It's not uncommon to see small family businesses fizzle after a generation or two. But in Farmingdale, New York, Jim D'Addario has been keeping a manufacturing tradition alive that began in Italy in 1680.
D'Addario comes from a long line of musical instrument string makers. His grandfather Charles D'Addario brought the trade to America in the early 1900s, and laid the foundation for the business to transition and plant a stake on U.S. soil. In 1973, the family business was launched in New York under the name D'Addario and Co. Customers today include rocker Lenny Kravitz and country star Keith Urban.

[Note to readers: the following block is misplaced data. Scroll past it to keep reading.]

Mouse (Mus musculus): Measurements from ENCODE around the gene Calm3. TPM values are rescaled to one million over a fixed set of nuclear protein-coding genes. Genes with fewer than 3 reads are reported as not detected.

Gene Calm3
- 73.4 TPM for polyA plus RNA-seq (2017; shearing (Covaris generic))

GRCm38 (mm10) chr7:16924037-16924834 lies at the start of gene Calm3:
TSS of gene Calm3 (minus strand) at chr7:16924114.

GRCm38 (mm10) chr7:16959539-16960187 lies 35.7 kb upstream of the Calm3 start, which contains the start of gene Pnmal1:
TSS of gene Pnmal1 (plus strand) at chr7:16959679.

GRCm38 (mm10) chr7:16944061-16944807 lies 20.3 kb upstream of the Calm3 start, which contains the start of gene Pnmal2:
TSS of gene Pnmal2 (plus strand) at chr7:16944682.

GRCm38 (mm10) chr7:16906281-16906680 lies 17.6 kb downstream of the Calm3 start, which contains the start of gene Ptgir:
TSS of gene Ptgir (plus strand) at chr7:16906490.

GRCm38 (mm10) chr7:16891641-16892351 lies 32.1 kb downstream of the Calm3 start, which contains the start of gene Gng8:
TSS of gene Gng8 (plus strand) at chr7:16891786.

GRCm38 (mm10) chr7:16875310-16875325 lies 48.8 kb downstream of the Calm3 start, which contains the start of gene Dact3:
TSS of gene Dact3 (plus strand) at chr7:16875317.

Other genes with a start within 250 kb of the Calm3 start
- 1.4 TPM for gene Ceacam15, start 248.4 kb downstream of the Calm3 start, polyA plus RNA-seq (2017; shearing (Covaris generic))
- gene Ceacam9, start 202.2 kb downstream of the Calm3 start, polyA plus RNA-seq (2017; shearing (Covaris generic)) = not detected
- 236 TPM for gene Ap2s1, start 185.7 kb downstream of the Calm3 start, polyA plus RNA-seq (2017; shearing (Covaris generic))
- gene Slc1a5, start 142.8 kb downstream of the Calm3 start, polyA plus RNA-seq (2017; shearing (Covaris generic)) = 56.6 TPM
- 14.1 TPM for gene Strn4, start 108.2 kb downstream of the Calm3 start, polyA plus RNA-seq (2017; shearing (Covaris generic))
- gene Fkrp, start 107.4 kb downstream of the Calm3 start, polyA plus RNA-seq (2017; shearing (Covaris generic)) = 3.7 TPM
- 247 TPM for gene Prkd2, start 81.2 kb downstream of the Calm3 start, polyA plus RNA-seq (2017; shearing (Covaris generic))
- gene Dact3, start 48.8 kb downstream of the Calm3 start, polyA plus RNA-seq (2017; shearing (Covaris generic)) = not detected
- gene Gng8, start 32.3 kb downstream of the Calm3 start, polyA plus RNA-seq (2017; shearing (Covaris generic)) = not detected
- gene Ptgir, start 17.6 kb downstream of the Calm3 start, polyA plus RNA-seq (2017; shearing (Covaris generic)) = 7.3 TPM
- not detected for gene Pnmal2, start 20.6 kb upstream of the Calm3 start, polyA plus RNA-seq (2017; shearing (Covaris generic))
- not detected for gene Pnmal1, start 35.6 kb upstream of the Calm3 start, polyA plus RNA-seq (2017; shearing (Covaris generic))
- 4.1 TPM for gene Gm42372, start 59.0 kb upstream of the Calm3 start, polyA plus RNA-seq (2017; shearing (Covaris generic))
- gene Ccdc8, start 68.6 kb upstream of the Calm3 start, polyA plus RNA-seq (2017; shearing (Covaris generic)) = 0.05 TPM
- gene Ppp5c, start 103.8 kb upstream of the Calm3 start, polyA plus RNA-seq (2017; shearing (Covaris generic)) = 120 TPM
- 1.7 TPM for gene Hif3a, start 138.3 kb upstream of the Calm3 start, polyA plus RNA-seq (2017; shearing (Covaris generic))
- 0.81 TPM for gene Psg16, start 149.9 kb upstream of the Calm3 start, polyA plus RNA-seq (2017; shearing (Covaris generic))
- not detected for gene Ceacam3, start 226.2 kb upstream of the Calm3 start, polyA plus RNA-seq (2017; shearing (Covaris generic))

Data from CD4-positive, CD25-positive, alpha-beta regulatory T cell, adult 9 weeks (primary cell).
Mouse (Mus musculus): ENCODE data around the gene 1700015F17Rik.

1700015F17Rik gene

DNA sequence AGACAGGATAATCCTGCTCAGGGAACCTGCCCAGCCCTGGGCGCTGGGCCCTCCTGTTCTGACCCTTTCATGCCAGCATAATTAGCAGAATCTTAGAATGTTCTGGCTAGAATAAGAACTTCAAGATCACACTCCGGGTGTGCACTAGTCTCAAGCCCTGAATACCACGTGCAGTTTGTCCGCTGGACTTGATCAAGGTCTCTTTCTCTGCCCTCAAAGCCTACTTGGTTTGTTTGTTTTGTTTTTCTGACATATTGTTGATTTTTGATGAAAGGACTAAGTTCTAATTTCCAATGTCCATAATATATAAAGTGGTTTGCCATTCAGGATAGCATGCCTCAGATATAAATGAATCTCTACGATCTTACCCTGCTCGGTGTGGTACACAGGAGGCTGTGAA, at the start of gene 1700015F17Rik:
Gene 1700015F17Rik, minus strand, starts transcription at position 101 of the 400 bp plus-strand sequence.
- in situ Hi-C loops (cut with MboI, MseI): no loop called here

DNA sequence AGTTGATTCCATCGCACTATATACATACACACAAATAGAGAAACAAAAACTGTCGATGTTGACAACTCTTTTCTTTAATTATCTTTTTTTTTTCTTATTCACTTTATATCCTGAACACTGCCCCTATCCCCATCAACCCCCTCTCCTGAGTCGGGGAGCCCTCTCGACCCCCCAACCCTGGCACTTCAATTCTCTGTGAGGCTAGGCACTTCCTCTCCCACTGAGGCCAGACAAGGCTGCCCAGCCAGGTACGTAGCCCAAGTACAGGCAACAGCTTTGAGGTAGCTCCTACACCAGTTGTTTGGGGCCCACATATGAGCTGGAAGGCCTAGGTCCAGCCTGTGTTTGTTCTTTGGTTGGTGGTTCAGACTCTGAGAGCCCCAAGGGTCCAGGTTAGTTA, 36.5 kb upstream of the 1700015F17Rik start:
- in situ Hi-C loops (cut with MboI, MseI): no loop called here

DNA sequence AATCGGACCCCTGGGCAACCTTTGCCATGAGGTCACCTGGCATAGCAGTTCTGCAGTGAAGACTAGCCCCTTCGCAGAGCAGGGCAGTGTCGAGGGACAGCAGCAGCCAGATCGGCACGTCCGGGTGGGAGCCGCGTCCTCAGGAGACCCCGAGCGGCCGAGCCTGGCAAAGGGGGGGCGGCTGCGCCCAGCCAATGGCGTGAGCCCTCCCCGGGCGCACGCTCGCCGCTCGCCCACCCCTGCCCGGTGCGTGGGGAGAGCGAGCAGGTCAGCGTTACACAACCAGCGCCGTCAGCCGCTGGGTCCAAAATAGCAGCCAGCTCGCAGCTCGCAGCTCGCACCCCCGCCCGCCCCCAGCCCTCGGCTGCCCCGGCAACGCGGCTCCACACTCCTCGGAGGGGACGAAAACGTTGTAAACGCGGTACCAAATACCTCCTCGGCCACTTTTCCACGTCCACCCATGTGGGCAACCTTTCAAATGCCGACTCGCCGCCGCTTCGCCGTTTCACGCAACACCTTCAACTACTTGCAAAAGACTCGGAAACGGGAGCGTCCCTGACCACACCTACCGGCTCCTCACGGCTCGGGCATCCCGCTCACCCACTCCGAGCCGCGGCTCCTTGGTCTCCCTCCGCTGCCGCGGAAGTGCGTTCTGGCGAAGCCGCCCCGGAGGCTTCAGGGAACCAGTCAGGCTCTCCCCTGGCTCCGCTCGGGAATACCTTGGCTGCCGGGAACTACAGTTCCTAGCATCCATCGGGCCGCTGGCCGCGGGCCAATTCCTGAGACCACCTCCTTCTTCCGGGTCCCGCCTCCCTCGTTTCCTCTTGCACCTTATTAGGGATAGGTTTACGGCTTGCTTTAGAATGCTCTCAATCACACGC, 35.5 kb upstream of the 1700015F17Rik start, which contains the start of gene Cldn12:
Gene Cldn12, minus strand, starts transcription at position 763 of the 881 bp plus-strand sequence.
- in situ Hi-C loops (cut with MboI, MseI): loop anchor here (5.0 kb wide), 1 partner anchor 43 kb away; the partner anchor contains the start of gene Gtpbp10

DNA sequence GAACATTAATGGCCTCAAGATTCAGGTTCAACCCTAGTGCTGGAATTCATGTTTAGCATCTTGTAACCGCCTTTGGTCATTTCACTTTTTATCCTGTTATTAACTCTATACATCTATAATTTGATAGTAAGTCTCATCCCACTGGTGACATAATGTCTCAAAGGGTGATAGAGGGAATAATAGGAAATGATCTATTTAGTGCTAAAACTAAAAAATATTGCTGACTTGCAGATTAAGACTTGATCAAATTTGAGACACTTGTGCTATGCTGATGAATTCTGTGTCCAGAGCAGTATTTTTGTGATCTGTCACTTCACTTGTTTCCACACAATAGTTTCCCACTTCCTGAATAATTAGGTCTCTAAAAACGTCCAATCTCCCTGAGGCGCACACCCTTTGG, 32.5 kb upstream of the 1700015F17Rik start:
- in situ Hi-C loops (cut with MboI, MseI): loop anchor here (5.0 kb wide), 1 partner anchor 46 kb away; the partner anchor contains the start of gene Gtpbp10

Jim D'Addario, now CEO, joined the business at 13, with a love for music and tinkering.
"I was always magnetically pulled towards it," he said. "Once I fell in love with playing the guitar, I became the string tester and product development guy."
Aside from the family's lineage in the trade, another rarity is the company—projected to do $175 million in sales this year—is able to keep 95 percent of its manufacturing in the U.S. While most manufacturing associated with musical instruments and parts has moved overseas, D'Addario and Co. has firm roots in Famingdale.
The company also has a sawmill in Tennessee to cut wood for drumsticks, a factory in California for making reeds for woodwind instruments, as well as cane plantations in Argentina and France as a source for reeds. The remaining 5 percent of its accessories that can't be made in America are imported from Asia. Globally, D'Addario employs close to 1,200 workers.